Manual Testers vs. Automation Engineers – Why the Divide?
In my experience, the real sweet-spot in testing is when you have a combination of both manual and automated tests. They both serve a real purpose and they both provide a lot of value. I would never want to be on a project that was either 100% manual testing or 100% automated testing. The projects I have been on that have been the most successful and produced the highest quality results were projects that used a combination of testing strategies.
Automated testing allows you to get more testing done. When you have a large portion of your test scripts automated, that frees up time for testers to do exploratory testing that can’t be put under automation. If none of your tests are automated, then you will likely spend a good portion of your testing time validating happy path, “good” user scenarios and will never get to spend time really digging into the product to test the more unusual scenarios that tend to have hidden defects in them.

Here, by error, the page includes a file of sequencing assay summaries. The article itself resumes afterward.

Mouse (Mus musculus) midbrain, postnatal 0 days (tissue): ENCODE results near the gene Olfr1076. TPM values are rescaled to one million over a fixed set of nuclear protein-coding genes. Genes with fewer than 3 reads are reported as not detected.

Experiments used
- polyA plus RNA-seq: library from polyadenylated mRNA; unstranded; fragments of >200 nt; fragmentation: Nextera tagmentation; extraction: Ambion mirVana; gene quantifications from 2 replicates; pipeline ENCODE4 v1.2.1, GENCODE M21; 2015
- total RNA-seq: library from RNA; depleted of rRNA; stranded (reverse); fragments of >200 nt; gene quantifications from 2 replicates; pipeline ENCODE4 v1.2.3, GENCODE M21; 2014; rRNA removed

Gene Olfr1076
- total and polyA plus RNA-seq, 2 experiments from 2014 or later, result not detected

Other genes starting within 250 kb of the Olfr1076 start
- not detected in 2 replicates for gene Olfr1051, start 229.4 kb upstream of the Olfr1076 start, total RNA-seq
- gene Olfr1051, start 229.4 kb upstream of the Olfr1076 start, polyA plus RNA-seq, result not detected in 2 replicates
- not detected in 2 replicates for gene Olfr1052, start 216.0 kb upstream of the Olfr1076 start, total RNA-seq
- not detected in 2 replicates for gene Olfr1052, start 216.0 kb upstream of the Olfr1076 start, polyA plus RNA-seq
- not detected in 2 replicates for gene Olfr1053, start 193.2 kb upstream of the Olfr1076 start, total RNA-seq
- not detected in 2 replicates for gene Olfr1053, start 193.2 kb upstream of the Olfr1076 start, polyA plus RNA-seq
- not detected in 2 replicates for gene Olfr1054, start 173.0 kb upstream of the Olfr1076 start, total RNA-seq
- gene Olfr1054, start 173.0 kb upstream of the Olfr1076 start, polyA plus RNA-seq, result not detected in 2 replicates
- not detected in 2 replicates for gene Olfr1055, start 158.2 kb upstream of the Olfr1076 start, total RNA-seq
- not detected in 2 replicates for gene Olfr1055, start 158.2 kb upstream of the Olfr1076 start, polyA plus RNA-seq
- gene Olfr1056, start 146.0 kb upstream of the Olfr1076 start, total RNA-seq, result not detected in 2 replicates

The strongest testers I have worked with are ones that can do both. They are technical enough to get high functioning, easily maintainable automation scripts in place but also spend time using their “soft” skills to manually test as well.
Here is why I think we are seeing this divide in our community:
1. Most teams separate their manual testers from their automated testers. I think this is a recipe for disaster. When you have a team that only does automated testing, their scripts are often given to them by the manual testers. Often times, the automation engineers code exactly what they are told to do without any real in-depth knowledge of the product. Then, because the manual testers don’t really understand the automation or how it works, (and because testers tend to struggle with severe trust issues), the manual testers often spend a large amount of time manually testing the same functions that are automated….just so they can be sure it really works and that the automation didn’t miss anything. What a waste of time!!!
2. The manual testing community doesn’t want to learn how to automate. The idea of learning that technology is scary.
3. The automation community thinks manual testing is boring and doesn’t want to do it. A lot of the strong automation testers I have worked with and met come from development backgrounds and really just want to write code. They have no desire to really “play” with the system to see what they can find.
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